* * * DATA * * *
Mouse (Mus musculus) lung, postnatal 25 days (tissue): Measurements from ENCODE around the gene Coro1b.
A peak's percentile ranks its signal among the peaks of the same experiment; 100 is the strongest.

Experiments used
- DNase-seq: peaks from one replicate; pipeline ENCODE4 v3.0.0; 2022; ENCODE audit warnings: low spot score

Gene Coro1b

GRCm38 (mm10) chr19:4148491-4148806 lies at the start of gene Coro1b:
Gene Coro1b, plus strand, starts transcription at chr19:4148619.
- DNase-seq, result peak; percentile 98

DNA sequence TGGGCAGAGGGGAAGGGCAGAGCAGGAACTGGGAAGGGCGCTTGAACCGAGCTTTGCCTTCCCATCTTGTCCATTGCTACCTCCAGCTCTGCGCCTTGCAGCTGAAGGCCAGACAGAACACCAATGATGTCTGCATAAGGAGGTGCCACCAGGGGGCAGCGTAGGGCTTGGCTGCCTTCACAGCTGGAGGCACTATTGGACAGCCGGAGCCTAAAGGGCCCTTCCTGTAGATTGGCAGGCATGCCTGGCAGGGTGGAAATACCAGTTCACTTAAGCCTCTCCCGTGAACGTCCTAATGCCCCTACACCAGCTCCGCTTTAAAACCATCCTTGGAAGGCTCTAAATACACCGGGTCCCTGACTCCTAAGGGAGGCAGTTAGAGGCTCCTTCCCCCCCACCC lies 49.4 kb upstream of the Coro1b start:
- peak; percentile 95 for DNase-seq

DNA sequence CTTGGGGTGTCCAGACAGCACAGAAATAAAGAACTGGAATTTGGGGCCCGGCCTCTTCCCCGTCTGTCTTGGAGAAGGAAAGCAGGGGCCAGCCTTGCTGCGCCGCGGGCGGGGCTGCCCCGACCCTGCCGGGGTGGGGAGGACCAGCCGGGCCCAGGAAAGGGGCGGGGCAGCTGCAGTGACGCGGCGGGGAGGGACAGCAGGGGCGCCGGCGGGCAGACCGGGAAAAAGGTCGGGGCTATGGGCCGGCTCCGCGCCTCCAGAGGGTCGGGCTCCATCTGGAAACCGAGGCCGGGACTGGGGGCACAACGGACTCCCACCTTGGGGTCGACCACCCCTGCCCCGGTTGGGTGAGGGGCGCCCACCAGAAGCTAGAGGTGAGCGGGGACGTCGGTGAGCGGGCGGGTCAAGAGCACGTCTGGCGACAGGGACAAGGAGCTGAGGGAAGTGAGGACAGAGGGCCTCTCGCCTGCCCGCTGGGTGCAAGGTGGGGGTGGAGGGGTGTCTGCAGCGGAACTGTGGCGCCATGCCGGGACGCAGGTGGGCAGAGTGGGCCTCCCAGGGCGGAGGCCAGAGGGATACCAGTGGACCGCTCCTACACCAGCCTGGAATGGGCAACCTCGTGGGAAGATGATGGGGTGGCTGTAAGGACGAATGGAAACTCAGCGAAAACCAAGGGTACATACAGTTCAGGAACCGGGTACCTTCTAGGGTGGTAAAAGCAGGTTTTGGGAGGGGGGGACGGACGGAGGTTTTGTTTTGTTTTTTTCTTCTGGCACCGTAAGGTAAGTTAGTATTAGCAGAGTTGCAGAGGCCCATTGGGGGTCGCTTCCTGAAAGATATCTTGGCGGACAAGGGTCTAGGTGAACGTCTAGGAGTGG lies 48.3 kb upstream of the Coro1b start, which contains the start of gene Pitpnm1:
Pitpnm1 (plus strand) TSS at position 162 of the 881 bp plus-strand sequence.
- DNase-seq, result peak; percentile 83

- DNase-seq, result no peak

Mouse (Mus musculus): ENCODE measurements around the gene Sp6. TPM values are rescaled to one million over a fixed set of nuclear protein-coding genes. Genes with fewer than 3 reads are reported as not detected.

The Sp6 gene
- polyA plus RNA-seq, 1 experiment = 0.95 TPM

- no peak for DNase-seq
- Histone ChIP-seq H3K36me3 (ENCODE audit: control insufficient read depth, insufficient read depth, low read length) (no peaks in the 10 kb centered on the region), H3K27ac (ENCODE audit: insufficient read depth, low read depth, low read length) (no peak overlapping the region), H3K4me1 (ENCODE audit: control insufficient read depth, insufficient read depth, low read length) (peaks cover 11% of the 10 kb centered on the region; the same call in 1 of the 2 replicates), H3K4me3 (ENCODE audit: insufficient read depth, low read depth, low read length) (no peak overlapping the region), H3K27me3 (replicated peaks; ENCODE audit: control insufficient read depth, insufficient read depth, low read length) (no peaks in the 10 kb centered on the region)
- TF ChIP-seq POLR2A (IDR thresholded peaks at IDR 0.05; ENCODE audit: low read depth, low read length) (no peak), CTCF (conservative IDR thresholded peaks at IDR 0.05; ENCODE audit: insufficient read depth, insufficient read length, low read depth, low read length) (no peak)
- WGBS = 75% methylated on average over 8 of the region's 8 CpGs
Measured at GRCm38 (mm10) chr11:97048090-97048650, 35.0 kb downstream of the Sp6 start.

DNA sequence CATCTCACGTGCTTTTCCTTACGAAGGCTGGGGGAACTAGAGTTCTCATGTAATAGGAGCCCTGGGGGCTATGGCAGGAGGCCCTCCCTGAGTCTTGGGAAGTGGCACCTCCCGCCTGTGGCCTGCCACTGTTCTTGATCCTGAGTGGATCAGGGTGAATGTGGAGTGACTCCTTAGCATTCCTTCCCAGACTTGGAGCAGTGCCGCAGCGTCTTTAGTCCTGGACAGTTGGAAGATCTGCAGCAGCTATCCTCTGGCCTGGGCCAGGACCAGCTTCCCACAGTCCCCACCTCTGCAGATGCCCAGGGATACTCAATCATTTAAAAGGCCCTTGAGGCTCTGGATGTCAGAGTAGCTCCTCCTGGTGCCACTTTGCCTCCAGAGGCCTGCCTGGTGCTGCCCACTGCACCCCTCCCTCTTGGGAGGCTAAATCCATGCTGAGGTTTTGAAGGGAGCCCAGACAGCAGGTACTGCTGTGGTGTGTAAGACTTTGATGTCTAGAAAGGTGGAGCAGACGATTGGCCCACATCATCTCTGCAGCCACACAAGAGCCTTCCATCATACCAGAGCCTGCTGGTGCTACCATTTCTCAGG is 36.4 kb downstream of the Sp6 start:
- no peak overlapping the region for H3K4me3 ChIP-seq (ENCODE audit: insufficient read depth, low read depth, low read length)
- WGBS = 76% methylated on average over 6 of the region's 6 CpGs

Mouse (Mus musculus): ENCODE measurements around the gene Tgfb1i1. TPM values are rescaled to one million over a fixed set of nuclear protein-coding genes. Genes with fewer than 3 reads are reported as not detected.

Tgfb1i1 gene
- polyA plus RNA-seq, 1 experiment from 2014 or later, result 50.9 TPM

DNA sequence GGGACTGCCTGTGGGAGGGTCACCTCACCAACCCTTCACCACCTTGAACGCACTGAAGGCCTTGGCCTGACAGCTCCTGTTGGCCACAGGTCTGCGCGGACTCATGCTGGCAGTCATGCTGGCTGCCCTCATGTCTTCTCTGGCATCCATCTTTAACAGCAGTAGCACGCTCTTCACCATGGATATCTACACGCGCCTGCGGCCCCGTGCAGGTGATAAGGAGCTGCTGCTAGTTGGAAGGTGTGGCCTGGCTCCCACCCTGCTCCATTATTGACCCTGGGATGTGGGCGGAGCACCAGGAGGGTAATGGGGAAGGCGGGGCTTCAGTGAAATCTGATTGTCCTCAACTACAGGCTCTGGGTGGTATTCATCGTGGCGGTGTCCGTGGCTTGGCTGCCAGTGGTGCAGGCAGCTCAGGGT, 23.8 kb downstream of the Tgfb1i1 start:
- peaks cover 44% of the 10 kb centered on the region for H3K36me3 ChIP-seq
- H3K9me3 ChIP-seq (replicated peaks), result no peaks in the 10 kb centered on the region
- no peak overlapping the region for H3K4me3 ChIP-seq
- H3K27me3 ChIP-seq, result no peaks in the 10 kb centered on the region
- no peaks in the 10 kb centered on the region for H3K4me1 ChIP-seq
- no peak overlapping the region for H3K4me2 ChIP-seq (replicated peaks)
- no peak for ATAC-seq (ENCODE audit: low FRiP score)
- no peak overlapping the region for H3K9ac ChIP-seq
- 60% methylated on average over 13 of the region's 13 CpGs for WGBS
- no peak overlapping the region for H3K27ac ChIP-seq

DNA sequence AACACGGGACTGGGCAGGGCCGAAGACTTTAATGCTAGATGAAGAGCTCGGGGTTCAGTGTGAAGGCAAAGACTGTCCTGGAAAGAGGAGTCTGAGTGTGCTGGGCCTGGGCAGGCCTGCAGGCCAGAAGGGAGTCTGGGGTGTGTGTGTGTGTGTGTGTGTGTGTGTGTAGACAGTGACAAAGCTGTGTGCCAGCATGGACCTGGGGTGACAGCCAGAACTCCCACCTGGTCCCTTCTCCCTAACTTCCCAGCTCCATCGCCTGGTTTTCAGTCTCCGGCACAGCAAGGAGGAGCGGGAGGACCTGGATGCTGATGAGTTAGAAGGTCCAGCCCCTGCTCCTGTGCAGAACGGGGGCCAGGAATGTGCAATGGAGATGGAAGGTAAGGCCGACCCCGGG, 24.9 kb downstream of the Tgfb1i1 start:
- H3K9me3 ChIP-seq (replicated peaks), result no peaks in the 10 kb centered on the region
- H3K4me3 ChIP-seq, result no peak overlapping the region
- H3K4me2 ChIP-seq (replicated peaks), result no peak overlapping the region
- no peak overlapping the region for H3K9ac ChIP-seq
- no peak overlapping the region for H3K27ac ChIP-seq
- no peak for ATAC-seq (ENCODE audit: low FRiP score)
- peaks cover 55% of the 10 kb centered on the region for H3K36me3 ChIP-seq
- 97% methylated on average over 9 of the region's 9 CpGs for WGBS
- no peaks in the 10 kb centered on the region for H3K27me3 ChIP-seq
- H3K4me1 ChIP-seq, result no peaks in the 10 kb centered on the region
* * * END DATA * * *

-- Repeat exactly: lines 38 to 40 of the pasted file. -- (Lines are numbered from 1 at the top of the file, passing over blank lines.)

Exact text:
- 60% methylated on average over 13 of the region's 13 CpGs for WGBS
- no peak overlapping the region for H3K27ac ChIP-seq

DNA sequence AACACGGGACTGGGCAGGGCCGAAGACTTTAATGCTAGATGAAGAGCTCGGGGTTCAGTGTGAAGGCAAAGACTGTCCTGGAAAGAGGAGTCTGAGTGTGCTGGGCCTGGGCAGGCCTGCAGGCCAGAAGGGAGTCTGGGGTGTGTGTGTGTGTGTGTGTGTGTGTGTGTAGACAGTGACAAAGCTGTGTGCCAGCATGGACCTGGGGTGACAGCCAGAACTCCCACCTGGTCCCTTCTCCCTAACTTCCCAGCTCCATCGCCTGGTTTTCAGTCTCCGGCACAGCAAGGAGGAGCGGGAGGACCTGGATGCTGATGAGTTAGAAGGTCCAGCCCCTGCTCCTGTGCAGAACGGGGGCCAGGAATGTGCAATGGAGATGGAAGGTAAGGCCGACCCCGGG, 24.9 kb downstream of the Tgfb1i1 start: